Friday, August 26, 2011

"Free Spirit" Brittany 12 Speed Ladies Bicycle Sold by Sears and Roebuck 1986

Hello and Welcome,
This bike has made two appearances on the blog already. I thought some of you might want to see what became of it. I will not go into detail about the rust removal since we already covered that part. Left Click on Pics to Enlarge. Click on Back(<)Button to Return.

Above: A before pic of the Brittany. It is amazing how kind the camera is to a bicycle. The surface rust is barely visible in this photograph. While the rust was not very bad, it was pretty much everywhere.
Judging by the "lack of wear" on these original tires, I would guess this bike saw very little action. There are other indicators that you will see as we move on.
Above: As usual I start with the Bottom-Bracket and Crank. If you blow this pic up you can see a little bicycle engraved into the bracket along with the number 10. Also there is an arrow pointing towards the drive side. I have never seen this before. I imagine this was done for the assembly workers. It should be a 12, as this is a 12 speed and not a 10 speed. But a good idea just the same.
Above: I realize that 99% of you probably already know this. This is for the other 1%. The reason they call it "packing the bearings" is You don`t just smear grease on the bearings, You pack the area surrounding the bearings with grease.(as seen in the above pic)
Above: The drive-side bearing is in place with the exposed bearing surfaces facing out ward. Since the drive-side cup is already in place I will add a little extra grease to the outer surface before inserting it into the bracket shell. Notice I have coated the entire bracket with grease to protect it from corrosion.
The excess grease will be wiped-off before mounting the crank/arm.
Above: As some of you have (that I have heard from)I am making using the Teflon on the cup threads part of my routine. Why wait until it creaks? It makes sense to me too!
Above: Being this crank is chrome plated steel I used the Turtle-Wax Chrome Polish and Rust Remover and a little brass brushing as well. I removed the ring guard and small chain-ring for cleaning and polishing. I could have gotten away without doing that on this one. But it is always better to take it apart if you can.
Above: I did not take any pics of the Headset re-build. However if you are interested in seeing that. I did take some pics of that on the Men`s Brittany.
I will make it a point to cover that when I post the men`s Brittany.
At this point we are ready for some tires, pedals and a chain.
Above: This is important! The first set of numbers indicate the tires size, in this case 26 inch x 1 & 3/8 inch. But the second set of numbers is just as important. They are the I.S.O. numbers. In this case 37-590. The second set of numbers have to do with the inside diameter of the tire. If you have a tire that blows off the rim (modern) when inflated chances are the I.S.O. number might be incorrect. I have noticed this has to be watched carefully especially with 26 inch road tires.(37-590 vs 37-597) And also with some of the cheaper 27 x 1&1/4 inch tires. In particular cheaper tires sold at hardware and department stores. So watch the ISO numbers carefully and you will save yourself a lot of grief.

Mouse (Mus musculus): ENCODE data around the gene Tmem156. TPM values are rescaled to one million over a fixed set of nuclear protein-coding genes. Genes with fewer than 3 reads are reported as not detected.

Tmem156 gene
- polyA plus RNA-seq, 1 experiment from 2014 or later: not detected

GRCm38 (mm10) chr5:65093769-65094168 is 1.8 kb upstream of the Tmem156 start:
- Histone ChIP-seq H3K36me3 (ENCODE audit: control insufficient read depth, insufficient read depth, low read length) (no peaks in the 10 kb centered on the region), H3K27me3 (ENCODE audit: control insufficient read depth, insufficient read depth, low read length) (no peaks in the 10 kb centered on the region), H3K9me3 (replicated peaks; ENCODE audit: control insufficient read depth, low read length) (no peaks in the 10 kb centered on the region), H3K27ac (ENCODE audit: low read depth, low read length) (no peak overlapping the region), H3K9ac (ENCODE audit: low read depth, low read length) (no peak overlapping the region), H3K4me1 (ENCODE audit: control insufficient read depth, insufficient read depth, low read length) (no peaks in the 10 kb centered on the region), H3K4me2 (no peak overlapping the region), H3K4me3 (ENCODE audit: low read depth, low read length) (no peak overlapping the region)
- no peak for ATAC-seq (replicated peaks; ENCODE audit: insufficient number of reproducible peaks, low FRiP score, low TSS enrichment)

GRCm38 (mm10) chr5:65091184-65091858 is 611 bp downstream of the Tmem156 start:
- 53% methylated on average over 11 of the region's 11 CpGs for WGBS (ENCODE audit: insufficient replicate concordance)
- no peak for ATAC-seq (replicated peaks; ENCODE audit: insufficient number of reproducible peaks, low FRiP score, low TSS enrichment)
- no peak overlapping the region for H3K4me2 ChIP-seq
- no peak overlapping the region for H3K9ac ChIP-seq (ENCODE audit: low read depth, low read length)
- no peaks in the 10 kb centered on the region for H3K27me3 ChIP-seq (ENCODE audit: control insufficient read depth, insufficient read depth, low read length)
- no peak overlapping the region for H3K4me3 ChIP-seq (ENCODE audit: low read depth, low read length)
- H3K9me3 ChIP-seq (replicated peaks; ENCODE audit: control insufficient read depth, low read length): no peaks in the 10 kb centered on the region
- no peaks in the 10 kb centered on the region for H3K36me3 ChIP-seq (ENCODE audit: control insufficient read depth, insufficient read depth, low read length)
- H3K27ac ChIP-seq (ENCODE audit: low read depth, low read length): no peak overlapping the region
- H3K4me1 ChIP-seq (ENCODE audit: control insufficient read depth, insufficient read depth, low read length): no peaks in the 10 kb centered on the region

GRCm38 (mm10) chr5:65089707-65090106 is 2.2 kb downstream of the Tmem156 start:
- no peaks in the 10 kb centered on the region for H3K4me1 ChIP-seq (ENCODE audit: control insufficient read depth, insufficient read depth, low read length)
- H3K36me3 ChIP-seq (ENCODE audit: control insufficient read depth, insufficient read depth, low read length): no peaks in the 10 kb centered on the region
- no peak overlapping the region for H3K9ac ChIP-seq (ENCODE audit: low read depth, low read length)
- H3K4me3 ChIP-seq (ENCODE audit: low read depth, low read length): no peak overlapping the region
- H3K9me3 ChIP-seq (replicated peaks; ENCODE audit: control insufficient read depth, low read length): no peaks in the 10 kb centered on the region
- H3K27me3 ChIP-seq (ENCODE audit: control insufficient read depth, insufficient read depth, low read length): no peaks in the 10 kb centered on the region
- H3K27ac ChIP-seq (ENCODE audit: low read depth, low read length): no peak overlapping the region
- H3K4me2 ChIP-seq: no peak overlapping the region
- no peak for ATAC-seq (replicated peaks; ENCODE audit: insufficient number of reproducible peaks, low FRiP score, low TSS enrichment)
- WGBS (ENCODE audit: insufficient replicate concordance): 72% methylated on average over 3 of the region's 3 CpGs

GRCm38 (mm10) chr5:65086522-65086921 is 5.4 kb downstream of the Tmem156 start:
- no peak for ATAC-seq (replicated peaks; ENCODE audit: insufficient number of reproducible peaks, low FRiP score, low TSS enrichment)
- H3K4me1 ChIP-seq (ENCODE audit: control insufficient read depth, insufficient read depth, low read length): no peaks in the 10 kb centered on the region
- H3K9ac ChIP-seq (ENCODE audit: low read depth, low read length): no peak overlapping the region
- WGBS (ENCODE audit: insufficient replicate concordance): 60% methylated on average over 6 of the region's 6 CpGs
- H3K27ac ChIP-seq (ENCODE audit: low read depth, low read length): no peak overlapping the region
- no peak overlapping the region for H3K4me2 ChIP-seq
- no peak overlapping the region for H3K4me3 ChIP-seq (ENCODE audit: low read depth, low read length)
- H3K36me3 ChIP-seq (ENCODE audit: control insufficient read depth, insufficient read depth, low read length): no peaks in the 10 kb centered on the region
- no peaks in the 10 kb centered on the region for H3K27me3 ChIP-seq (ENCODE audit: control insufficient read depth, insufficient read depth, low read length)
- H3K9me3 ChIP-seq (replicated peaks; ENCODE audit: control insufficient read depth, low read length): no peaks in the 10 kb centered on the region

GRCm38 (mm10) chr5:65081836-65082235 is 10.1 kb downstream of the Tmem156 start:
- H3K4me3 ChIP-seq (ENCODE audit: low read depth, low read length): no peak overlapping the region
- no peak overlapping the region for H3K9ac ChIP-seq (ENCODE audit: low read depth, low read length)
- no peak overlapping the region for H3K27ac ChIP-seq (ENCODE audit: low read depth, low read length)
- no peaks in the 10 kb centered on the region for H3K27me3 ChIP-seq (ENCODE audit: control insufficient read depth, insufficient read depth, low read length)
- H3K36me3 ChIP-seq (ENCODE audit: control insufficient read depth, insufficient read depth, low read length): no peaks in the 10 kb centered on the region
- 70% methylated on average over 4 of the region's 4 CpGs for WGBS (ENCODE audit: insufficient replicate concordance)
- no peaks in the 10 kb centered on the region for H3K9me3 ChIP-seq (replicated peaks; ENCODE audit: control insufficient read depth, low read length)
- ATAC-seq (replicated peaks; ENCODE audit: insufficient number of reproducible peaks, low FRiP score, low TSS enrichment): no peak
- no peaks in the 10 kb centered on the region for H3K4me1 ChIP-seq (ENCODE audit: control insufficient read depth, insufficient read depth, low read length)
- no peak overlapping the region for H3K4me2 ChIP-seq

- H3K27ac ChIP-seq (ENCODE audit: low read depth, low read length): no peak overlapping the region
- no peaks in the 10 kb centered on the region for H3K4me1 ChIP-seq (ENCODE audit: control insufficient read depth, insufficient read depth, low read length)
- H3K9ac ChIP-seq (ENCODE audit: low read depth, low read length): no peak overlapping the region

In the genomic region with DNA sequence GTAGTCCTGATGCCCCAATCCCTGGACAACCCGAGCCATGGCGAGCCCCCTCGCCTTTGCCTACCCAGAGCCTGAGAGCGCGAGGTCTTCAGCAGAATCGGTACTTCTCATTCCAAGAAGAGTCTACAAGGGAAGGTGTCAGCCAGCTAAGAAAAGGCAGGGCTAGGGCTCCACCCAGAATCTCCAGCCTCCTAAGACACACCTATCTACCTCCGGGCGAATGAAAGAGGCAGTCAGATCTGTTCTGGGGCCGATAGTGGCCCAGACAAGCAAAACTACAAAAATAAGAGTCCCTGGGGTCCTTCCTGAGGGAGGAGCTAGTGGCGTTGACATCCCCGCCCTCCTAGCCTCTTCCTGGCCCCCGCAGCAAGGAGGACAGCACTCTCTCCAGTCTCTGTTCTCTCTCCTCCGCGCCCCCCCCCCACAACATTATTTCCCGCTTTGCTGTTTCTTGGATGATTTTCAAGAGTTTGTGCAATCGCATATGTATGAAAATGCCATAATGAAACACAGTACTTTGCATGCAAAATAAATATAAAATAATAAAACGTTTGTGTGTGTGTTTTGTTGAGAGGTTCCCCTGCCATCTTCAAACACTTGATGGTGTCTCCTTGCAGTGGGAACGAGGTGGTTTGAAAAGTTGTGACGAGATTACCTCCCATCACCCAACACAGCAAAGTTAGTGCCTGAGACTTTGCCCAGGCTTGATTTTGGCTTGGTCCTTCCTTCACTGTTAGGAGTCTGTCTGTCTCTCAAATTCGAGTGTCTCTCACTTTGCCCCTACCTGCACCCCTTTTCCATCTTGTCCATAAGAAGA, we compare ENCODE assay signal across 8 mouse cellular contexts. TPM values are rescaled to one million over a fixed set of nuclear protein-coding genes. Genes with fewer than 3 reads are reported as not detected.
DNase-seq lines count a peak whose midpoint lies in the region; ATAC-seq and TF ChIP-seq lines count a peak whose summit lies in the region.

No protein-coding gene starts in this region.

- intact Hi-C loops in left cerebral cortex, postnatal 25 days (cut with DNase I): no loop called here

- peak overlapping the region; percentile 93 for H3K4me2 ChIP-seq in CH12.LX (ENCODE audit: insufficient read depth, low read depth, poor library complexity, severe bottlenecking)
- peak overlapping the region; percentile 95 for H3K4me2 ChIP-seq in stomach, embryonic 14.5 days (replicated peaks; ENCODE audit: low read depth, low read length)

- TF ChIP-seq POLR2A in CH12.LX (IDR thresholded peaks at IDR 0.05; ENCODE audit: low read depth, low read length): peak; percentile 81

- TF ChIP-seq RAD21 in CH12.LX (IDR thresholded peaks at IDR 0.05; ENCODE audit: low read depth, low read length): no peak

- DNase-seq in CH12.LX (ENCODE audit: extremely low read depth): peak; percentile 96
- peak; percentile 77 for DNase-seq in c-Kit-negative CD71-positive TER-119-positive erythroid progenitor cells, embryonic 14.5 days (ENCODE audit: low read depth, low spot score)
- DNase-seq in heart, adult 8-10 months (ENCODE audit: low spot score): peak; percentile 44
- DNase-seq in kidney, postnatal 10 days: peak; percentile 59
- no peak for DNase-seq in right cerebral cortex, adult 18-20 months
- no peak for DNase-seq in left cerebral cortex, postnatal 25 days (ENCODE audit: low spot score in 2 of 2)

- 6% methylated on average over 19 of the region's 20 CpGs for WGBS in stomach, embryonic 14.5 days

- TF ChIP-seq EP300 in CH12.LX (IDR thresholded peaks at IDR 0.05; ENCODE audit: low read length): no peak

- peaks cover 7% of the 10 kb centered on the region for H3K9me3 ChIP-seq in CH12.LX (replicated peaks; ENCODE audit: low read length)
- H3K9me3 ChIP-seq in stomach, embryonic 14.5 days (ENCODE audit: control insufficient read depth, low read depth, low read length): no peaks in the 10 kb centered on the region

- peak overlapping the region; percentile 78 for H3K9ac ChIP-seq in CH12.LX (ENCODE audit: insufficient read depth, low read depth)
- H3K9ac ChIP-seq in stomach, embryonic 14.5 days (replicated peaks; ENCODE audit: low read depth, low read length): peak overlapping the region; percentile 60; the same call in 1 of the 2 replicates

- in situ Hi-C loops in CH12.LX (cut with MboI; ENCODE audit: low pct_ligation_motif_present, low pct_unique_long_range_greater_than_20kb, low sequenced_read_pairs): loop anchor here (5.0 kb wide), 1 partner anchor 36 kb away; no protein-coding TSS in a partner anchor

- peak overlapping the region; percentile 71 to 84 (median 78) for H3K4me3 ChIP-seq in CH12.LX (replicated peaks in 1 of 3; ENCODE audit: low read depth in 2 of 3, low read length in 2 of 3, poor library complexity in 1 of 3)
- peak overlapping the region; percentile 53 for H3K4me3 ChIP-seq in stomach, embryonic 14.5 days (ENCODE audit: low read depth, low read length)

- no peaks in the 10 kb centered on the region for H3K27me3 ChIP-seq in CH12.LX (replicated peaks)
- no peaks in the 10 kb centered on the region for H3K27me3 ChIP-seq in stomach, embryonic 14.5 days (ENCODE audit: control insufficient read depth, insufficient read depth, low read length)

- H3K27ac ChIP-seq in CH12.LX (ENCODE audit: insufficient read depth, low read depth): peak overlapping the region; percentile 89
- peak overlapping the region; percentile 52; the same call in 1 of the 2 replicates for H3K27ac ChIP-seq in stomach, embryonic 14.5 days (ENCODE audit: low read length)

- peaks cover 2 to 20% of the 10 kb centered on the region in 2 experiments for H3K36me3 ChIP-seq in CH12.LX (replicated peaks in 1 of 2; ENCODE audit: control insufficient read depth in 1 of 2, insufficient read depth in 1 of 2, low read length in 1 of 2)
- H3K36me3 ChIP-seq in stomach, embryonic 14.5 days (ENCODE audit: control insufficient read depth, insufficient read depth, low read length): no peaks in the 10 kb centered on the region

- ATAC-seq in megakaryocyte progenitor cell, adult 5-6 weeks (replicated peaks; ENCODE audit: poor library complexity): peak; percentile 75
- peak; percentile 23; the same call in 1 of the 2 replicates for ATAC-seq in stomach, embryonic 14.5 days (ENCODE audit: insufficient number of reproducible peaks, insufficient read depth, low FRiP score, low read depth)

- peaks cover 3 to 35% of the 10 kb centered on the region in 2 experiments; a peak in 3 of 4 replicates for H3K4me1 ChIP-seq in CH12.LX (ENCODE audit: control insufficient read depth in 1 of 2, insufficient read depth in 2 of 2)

Above: I have centered the valve stem to the the inflation info on the sidewall.
Normally if there is a tag on the tire`s sidewall, I will center the valve stem to the tag. And make sure the tags both face the drive-side of the bike. It just looks more professional. But if there is no tag I center the valve to the inflation info. I actually picked this up from a reader. Never too old to learn something new.
Above: I decided to go with the classic style Greenfield kick-stand. A huge improvement over the department store kick-stand that was on the bike when I found it. As for the Wicker Basket it is a Schwinn detachable basket. I like these because the bracket keeps the basket out in front of the handlebars leaving ample room to route the brake cables. The stem-mounted shifters presented another problem. The lower adjustable brace that zip-ties to the head-tube spread-out the shift cables a little too much. To remedy this I disconnected the cables and re-routed them through the brace. And to clear the stem-mounted shifters I had to pitch the basket a little. I would have preferred it to be level.
Above: I wanted to get rid of this little paint chip on the down-tube. Not a horrible chip, just in a really bad spot. So instead of trying to match the paint, I decided to modify the pin-stripe piping a little.
Above: I cut an appropriate length piece of 3M Plastic Trim and Repair Tape. Then place it on a non adhesive surface, like this cover of the Blue Book of Bicycle Repair. (The usefulness of this book knows no bounds!) Then using a straight edge and a razor knife I cut a new pin-stripe. Then I used the knew piece to modify the piping to hide the paint-chip.

Above: Not bad :) Then to maintain a balanced look, I added a stripe to the opposite end. I had to stop working for the day after that. Seems I pulled a muscle patting myself on the back.

Above: I had plenty of extra Jag-Wire white cable housing left-over from the Parliament. So I decided to "Girl it up" a little more. Also I found the blue lever covers on a Schwinn Continental (go figure) and thought they might Girl it up even a more.
A view of the rear. There was a small but stubborn dent on the back fender, right where an English classic would have a reflector. So now it does, end of problem.
Sometimes it is better to eliminate a problem that a repair might make even more noticeable. Of course this only works if the dent is in the correct spot. This is the second time I have done the reflector thing to hide a defect or damage. And anything that makes the bike more visible at night (and looks correct) can only be a good thing.